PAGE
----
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How an LLC Works

The limited liability company (LLC) is a very common entity form for small and midsize business. The reason that the LLC is so popular is based upon how the LLC business works. That is, the LLC is organized in such as fashion that it allows for the flexibility in operations and structure that is normally attributed to a partnership combined with the ability to add structural formalities similar to a corporation. Most notably, the LLC business provides limited personal liability protections to the owners of the business. To understand how an LLC works, you need to understand how it is created, what is the ownership and control structure, and how owners receive compensation.

How is the LLC Created

LLCs are created by filing the appropriate documents within the state where the business is organized. The document filed with the secretary of state’s office is the Articles of Organization. This document lays out the name, members (owners), registered agent, business location, and whether the business is member-managed or manager-managed. If the business wishes to conduct business in another state, it must file notice with the secretary of state offices in any state where it will conduct business.

LLC Ownership and Governance

LLCs are governed by a document known as the operating agreement. Owners of an LLC are called members. The members hold some percentage of the LLC ownership (or sometimes membership units) which are recorded in the operating agreement. The operating agreement will lay out the rights and obligations of members.

The obligations of LLC members turn on whether the LLC is member-managed or manager-managed. A member-managed LLC, as the name implies, is run by the members. The default rule is that all LLC members have equity authority and control over the company. The operating agreement can limit any LLC members role or authority. If managers run the daily affairs, members still maintain control rights. The operating agreement will lay out the rights and obligations of owners (and managers, if applicable). Generally, this includes meeting rights, rights to vote, rights to dissent on LLC actions, etc.

Limited Personal Liability

Perhaps the most important aspect of an LLC is personal liability protection. Members of the LLC do not want to be personally liable for the debts and obligations of the business. Personal liability means that the owners personal assets (car, home, bank accounts, land, etc.) could be reached by a judgment creditor of the business. For example, assume that an employee gets into a car accident while doing company work. If anyone is harmed by the employee’s negligence, that person may sue the employee and company. The company is vicariously liable for the actions of its employee. If the plaintiff sues and receives a judgment against the company, she can seek the sale of company assets until the debt is paid. If the company does not have sufficient assets to pay the judgment, the judgment creditor may seek to sell the assets of the owners. The members are protected from losing their assets by the LLC entity form. If, however, the members fail to follow the governance procedures of the LLC, underfund the LLC, or use LLC assets for personal use, they risk losing their personal liability protection. This scenario is known as piercing the veil of protection.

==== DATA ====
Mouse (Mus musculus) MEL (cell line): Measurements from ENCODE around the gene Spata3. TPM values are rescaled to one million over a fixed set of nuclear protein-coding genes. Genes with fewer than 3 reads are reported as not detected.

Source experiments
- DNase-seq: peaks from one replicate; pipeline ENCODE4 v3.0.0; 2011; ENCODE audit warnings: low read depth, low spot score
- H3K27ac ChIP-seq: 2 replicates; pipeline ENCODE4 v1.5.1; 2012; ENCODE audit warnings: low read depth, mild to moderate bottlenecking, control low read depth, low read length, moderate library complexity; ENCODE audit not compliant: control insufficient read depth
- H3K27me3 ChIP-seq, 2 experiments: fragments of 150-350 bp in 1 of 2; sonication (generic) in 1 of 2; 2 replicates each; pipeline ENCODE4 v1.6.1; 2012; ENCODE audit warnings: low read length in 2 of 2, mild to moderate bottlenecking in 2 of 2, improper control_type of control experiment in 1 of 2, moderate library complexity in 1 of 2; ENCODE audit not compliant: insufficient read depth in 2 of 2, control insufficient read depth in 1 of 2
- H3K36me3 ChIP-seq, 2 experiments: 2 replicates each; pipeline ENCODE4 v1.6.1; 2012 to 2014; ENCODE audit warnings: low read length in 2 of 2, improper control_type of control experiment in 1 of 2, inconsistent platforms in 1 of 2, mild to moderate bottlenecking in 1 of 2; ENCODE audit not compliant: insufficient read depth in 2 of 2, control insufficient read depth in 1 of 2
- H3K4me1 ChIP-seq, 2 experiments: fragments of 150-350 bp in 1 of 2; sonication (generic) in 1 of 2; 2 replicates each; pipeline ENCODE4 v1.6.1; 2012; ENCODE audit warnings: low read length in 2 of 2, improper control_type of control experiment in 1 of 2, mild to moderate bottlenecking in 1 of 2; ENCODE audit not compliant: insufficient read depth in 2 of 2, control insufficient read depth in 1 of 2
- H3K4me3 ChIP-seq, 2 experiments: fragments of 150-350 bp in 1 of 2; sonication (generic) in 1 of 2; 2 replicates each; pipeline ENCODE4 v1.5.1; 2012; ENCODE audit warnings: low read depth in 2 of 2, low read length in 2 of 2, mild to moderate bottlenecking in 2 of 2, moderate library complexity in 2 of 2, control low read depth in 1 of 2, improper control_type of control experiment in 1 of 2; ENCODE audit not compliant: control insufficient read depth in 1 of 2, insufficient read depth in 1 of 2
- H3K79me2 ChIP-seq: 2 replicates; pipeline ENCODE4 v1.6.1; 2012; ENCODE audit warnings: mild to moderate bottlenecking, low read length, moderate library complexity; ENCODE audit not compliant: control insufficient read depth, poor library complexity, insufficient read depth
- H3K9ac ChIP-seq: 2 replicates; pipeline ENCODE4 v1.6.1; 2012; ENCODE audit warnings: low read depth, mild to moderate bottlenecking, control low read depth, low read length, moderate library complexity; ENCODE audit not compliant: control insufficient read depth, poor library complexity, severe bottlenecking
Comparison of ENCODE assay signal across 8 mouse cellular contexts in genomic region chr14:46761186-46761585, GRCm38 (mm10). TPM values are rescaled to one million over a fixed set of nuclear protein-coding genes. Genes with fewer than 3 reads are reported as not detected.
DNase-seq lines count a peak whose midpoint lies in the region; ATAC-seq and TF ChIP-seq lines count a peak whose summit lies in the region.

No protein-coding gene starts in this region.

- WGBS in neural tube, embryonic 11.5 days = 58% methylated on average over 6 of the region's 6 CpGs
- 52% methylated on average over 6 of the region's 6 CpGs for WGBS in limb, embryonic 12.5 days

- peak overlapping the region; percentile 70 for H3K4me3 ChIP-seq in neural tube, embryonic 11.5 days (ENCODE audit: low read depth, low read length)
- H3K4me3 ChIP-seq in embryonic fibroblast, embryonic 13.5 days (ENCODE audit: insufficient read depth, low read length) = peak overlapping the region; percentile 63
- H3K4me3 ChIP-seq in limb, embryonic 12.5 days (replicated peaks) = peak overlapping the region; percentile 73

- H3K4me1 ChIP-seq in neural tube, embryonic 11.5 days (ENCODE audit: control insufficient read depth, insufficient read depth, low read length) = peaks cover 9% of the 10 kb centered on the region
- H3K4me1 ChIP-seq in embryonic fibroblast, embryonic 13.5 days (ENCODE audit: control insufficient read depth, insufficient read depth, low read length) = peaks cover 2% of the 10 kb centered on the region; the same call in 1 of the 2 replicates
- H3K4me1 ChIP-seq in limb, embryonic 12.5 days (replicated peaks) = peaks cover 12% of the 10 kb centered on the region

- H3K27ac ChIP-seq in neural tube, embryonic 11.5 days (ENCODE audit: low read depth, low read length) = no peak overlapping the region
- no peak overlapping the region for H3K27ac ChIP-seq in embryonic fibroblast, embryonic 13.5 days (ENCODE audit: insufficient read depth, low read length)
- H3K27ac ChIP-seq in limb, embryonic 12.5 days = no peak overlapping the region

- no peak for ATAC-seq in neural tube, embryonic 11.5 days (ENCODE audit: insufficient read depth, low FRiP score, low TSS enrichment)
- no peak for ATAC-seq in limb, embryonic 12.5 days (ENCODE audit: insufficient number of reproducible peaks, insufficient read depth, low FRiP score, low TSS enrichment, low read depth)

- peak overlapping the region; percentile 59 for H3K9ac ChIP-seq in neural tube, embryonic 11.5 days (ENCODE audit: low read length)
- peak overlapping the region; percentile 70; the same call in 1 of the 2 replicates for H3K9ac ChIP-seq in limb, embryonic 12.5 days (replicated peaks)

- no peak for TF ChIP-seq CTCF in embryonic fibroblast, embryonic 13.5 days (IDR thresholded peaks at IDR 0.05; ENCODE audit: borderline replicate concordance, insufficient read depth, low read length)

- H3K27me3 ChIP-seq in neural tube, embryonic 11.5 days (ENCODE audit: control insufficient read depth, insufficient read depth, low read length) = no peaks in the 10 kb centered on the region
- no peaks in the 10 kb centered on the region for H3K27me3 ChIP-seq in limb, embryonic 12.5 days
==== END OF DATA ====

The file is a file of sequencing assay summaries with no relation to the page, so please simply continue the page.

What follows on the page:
Compensation & Taxation

LLCs provide the greatest latitude in terms of compensation and taxation. The method by which members of an LLC receive compensation for working in or owning the LLC depends upon the company’s tax election. The LLC can choose to be taxed as a partnership or a corporation. If the company choose to be taxed as a partnership, all profits of the business flow through to the owners. The business entity itself does not pay taxes on any profits. Interestingly, if the members of the LLC work in the LLC, they cannot receive a salary. Any compensation for their work must be done through an additional draw from LLC profits.

If the LLC business chooses to be taxed as a corporation, it can choose to be taxed under subsection S or subsection C of the Internal Revenue Code. Taxed as an S-corporation, the profits of the LLC again flow through to the owners of the business. The owners receive a large advantage as the funds are not subject to medicare and social security taxes. Also, as of 2018, any profits from the business receive a 20% discount for taxation purposes. Any member working for the corporation must receive a reasonable salary for their services before they can receive any flow-through profits as owners. This is done to make certain members don’t avoid medicare and social security taxes by taking a flow-through distribution rather than a salary.

Lastly, if the company is taxed as a C-corporation, the business entity itself is a taxpayer. Where the partnership and S-corporation allow profits and losses to flow through the business entity directly to members, the C-corporation tax election requires the LLC to pay taxes on any profits. Once taxes are paid, the LLC business can then decide whether or not to distribute any of the profits to members. If the LLC business does make a distribution (called a dividend), the members receiving the dividend will pay taxes on the distribution at a dividend rate.

An LLC business can be a very simple or very complicated form of business entity. If you decide to organize your business as an LLC, talk to the professionals at LawTrades about how they can assist you.

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